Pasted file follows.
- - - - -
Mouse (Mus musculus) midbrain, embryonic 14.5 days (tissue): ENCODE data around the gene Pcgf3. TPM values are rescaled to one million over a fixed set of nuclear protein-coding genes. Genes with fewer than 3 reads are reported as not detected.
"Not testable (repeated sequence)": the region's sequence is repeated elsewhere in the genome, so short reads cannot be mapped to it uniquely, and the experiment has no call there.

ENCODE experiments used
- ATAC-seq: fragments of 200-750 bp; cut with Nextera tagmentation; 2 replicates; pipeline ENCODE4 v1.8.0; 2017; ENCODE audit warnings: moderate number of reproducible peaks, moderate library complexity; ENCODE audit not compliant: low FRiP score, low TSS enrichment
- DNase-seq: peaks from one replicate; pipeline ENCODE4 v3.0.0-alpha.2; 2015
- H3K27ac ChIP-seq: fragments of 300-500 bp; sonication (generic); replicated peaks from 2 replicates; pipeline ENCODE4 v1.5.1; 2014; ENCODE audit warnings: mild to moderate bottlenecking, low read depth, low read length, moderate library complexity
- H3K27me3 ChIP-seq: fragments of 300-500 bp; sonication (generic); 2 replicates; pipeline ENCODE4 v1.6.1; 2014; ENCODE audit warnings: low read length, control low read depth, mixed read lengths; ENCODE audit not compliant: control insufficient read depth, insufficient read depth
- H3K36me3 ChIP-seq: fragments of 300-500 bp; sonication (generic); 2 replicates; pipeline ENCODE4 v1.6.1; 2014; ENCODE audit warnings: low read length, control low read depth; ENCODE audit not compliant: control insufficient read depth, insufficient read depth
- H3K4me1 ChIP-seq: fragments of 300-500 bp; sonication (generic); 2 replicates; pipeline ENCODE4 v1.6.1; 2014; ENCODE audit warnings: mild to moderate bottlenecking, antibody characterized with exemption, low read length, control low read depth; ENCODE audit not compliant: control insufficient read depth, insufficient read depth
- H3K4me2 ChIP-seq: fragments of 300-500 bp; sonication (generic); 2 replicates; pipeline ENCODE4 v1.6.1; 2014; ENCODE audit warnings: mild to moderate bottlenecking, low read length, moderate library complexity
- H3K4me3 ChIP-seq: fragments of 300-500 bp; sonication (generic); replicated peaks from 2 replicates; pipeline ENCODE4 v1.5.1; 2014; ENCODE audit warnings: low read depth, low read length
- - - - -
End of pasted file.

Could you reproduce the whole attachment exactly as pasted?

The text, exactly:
Mouse (Mus musculus) midbrain, embryonic 14.5 days (tissue): ENCODE data around the gene Pcgf3. TPM values are rescaled to one million over a fixed set of nuclear protein-coding genes. Genes with fewer than 3 reads are reported as not detected.
"Not testable (repeated sequence)": the region's sequence is repeated elsewhere in the genome, so short reads cannot be mapped to it uniquely, and the experiment has no call there.

ENCODE experiments used
- ATAC-seq: fragments of 200-750 bp; cut with Nextera tagmentation; 2 replicates; pipeline ENCODE4 v1.8.0; 2017; ENCODE audit warnings: moderate number of reproducible peaks, moderate library complexity; ENCODE audit not compliant: low FRiP score, low TSS enrichment
- DNase-seq: peaks from one replicate; pipeline ENCODE4 v3.0.0-alpha.2; 2015
- H3K27ac ChIP-seq: fragments of 300-500 bp; sonication (generic); replicated peaks from 2 replicates; pipeline ENCODE4 v1.5.1; 2014; ENCODE audit warnings: mild to moderate bottlenecking, low read depth, low read length, moderate library complexity
- H3K27me3 ChIP-seq: fragments of 300-500 bp; sonication (generic); 2 replicates; pipeline ENCODE4 v1.6.1; 2014; ENCODE audit warnings: low read length, control low read depth, mixed read lengths; ENCODE audit not compliant: control insufficient read depth, insufficient read depth
- H3K36me3 ChIP-seq: fragments of 300-500 bp; sonication (generic); 2 replicates; pipeline ENCODE4 v1.6.1; 2014; ENCODE audit warnings: low read length, control low read depth; ENCODE audit not compliant: control insufficient read depth, insufficient read depth
- H3K4me1 ChIP-seq: fragments of 300-500 bp; sonication (generic); 2 replicates; pipeline ENCODE4 v1.6.1; 2014; ENCODE audit warnings: mild to moderate bottlenecking, antibody characterized with exemption, low read length, control low read depth; ENCODE audit not compliant: control insufficient read depth, insufficient read depth
- H3K4me2 ChIP-seq: fragments of 300-500 bp; sonication (generic); 2 replicates; pipeline ENCODE4 v1.6.1; 2014; ENCODE audit warnings: mild to moderate bottlenecking, low read length, moderate library complexity
- H3K4me3 ChIP-seq: fragments of 300-500 bp; sonication (generic); replicated peaks from 2 replicates; pipeline ENCODE4 v1.5.1; 2014; ENCODE audit warnings: low read depth, low read length